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The Shell share price crashed 50% in 2 years. I’d buy RDSB now

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Oil pipes in an oil field
Image source: Getty Images.

The past two years have been rough for shareholders. The damage was done last year, when the FTSE 100 crashed spectacularly, before rebounding strongly after March 2020. On 23 April 2019 — two years ago — the FTSE 100 index closed at 7,523.10 points. On Friday, the Footsie closed at 6,938.60, down almost 585 points — a loss of 7.8% in two years. But some FTSE 100 shares really slumped badly. And the Royal Dutch Shell (LSE: RDSB) share price was among the biggest losers.

FTSE 100 winners and losers

In total, 98 shares have been in the FTSE 100 over the past two years. Of these, 63 stocks have climbed since April 2019. These gains range from 158.3% to 0.7%, with the average at 36.9%. At the other end of the scale lie 36 losers. Losses for these stocks range from 1.7% to 67.6%. The average loss among these laggards is just over a fifth (20.1%). Although the Shell share price isn’t the very worst, it’s close. Royal Dutch Shell’s dual-listed stocks are at #97 and #98 in this losers’ gallery.

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The Shell share price crashes

Over the past two years, the Shell share price has almost halved, falling 49.1%. During this time, the oil giant’s market value has fallen by a staggering £100bn. That’s a sum greater than the valuations of all but a few UK companies. It’s also roughly 5% of the FTSE 100’s total value. But this crash doesn’t reveal the full picture.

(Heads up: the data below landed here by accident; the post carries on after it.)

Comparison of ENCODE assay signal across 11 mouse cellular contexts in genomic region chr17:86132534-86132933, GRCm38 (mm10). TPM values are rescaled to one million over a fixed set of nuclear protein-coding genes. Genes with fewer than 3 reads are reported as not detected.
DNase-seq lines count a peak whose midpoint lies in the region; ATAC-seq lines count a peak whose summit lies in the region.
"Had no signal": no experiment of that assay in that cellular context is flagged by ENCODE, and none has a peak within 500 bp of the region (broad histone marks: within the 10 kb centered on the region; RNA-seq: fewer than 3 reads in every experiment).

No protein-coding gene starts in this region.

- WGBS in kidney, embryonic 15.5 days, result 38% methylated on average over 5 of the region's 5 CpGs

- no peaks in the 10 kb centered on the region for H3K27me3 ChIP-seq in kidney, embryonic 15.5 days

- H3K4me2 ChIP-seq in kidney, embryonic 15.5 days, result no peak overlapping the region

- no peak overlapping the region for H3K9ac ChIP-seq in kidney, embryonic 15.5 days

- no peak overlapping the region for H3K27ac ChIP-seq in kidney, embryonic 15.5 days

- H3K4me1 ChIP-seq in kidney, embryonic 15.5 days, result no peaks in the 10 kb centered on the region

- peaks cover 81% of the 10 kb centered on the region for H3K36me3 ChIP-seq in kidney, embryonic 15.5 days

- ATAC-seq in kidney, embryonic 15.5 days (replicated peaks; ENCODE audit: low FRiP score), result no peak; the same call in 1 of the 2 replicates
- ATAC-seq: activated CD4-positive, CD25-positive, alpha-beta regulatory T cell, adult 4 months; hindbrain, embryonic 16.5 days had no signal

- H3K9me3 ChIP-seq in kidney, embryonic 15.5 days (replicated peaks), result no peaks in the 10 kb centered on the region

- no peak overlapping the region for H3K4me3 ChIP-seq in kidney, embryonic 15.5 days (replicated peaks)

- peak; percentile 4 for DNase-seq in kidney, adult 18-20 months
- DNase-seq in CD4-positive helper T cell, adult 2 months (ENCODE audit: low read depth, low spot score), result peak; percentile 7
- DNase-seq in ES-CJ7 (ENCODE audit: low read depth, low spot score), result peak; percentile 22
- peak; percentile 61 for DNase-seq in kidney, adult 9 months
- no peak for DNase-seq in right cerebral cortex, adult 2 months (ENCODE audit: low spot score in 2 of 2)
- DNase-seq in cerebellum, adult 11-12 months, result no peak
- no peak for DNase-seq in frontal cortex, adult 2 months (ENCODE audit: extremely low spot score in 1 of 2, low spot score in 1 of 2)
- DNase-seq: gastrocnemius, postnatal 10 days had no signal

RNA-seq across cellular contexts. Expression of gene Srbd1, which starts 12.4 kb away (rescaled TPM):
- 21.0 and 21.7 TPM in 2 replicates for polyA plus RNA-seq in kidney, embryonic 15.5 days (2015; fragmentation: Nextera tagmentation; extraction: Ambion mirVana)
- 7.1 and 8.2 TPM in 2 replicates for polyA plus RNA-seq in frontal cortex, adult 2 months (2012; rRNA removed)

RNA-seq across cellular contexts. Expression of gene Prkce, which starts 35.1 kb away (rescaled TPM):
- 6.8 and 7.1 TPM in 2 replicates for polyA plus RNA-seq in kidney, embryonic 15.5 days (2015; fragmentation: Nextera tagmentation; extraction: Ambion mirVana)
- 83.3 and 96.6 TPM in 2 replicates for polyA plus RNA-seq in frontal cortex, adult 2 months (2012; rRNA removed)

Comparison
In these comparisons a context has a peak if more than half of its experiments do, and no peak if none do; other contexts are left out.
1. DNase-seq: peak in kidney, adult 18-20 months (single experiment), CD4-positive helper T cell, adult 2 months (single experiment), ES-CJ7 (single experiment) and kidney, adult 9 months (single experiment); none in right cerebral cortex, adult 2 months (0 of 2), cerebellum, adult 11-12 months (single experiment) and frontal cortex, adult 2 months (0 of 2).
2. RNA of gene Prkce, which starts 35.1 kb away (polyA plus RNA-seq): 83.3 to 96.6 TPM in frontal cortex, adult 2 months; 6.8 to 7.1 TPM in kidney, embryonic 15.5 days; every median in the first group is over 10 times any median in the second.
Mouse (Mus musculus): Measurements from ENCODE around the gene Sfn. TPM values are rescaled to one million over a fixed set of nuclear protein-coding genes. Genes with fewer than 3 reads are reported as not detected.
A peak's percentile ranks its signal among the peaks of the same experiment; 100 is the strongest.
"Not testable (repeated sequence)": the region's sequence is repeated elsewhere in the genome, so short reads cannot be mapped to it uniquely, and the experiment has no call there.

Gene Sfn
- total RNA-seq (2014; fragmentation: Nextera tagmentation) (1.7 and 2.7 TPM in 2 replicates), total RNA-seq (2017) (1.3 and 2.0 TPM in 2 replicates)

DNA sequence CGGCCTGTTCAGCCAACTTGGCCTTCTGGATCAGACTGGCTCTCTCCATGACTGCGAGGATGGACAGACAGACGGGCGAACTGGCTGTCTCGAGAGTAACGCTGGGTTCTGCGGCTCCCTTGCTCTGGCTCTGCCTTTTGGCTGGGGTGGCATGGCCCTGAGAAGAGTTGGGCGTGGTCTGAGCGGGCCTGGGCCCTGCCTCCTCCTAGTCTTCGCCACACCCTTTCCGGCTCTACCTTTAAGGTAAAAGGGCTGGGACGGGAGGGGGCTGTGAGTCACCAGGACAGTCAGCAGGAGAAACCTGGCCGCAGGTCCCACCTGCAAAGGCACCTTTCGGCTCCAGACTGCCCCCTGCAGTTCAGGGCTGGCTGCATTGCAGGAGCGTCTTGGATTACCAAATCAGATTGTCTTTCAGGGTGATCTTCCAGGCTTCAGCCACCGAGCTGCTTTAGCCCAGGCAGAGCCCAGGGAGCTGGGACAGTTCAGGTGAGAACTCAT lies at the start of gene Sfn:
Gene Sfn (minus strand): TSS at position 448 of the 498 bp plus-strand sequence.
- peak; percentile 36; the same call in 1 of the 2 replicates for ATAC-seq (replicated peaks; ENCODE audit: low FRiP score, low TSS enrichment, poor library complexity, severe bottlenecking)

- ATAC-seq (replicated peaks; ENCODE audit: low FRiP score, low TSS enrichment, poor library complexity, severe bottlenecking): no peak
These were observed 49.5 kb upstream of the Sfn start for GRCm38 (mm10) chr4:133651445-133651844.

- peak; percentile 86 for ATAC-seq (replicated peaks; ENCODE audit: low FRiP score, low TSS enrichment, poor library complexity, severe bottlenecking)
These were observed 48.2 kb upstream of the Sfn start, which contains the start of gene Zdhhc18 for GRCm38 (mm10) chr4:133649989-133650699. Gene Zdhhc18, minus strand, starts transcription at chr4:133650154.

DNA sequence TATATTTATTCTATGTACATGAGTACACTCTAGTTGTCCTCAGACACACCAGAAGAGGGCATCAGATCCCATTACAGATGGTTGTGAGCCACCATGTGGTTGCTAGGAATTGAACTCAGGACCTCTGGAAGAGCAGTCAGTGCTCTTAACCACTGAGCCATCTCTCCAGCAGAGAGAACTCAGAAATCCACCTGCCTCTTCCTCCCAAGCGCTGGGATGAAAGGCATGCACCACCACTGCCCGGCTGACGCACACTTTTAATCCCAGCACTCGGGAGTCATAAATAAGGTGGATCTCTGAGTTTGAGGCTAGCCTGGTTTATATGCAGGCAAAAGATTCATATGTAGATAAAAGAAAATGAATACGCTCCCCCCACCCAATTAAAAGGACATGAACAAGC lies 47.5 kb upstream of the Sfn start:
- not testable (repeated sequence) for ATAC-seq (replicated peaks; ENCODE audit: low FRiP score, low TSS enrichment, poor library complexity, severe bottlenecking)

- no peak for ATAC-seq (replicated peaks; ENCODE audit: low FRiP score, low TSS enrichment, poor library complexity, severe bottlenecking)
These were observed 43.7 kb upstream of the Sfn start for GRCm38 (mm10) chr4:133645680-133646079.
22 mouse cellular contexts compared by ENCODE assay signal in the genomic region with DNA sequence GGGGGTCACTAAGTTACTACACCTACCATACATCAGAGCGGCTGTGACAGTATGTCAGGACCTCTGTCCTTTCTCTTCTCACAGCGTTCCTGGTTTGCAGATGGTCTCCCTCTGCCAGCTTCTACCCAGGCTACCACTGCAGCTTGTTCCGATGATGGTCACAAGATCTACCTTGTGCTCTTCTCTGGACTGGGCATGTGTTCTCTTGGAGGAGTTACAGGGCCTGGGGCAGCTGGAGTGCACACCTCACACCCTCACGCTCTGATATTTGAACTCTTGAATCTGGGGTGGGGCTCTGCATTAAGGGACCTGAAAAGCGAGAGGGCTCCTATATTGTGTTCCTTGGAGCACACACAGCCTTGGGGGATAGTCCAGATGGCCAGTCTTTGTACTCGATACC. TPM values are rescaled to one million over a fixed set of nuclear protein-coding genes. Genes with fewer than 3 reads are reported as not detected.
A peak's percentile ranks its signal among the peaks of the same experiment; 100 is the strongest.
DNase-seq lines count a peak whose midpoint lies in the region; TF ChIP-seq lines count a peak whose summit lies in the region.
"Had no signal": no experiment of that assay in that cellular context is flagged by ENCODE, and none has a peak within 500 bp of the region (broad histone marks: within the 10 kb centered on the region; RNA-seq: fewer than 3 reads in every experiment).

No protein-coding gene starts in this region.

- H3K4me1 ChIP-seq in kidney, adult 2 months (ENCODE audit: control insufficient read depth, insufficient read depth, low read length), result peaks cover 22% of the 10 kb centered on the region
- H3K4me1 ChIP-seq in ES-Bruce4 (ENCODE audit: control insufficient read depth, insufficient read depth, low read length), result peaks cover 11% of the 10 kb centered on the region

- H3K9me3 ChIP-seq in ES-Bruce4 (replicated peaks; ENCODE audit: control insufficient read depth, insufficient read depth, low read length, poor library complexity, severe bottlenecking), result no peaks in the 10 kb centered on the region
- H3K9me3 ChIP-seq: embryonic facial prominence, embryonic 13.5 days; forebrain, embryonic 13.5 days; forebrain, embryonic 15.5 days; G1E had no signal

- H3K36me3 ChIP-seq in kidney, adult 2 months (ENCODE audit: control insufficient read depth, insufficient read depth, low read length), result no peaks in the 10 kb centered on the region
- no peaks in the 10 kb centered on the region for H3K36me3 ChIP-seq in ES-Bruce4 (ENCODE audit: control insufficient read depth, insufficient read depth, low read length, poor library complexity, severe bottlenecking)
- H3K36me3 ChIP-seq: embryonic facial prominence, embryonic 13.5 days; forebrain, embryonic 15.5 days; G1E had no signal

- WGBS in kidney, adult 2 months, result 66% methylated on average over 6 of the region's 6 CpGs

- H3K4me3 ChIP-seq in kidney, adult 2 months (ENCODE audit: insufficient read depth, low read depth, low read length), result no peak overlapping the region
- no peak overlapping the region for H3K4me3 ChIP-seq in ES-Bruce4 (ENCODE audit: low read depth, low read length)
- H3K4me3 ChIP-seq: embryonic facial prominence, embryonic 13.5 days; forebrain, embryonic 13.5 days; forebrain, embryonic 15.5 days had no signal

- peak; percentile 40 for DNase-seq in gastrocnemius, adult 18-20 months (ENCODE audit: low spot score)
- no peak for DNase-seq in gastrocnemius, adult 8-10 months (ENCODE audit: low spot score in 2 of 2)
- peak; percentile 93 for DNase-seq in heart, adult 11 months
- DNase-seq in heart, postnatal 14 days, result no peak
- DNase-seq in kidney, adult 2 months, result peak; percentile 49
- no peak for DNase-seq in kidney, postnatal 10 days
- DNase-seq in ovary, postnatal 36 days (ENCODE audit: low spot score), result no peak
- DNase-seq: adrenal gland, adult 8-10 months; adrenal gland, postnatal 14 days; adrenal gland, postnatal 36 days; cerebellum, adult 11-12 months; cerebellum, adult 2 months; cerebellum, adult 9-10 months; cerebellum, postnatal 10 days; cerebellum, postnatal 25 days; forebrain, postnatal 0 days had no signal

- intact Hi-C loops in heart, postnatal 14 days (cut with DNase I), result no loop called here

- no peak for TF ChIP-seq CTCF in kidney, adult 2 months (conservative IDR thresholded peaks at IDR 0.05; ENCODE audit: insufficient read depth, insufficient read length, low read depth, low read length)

Three years ago, the Shell share price was sitting pretty. On 21 May 2018, RDSB closed at 2,841p, but this all-time closing high quickly faded. At the end of 2019, RDSB closed at 2,239.5p. But then came the horrors of Covid-19, swiftly followed by a dramatic oil-price collapse. The price of a barrel of Brent Crude crashed from $70 to below $16 within three months.

Of course, with the world in crisis, the Shell share price tanked. But its lows didn’t come during ‘Meltdown March’ 13 months ago. RDSB’s rock-bottom came on 28 Oct 2020, when it collapsed to close at 866.4p. That’s close to £20 below the May 2018 high — a fall of almost seven-tenths (69.5%). That very day, I said I’m sure Shell will be well.

Oil be back: Shell shares hit a gusher

The good news for Shell-shocked shareholders is that the Shell share price has soared since Halloween. In November, news of highly effective Covid-19 vaccines sent RSDB gushing upwards. On Friday, the shares closed at 1,294.6p. That’s almost half (49.4%) ahead of their October low. But they’ve been even higher in 2021, closing at 1,518p on 12 March.

Right now, I think the Shell share price has further to go, so I’d buy at current levels. Why? Because Shell is a global behemoth, employing 80,000 people in over 70 countries. Its origins date back to 1907, giving it a 114-year pedigree. Selling millions of barrels of ‘black gold’ each day produces huge cash flows for investment and shareholder enrichment. Shell suspended share buybacks and slashed its dividend in 2020. But the dividend yield is still 3.6% a year, slightly above the FTSE 100’s.

Lastly, the Shell share price is heavily dependent on the future oil price. Right now, Brent Crude trades at $66.11, having more than tripled in a year (+205.6%). But if oil demand fails to pick up, or the widely expected global economic boom doesn’t arrive, then that’s a body blow for Shell. Even so, I’d take the risk and buy Shell at under £13 today!

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Cliffdarcy has no position in any of the shares mentioned. The Motley Fool UK has no position in any of the shares mentioned. Views expressed on the companies mentioned in this article are those of the writer and therefore may differ from the official recommendations we make in our subscription services such as Share Advisor, Hidden Winners and Pro. Here at The Motley Fool we believe that considering a diverse range of insights makes us better investors.

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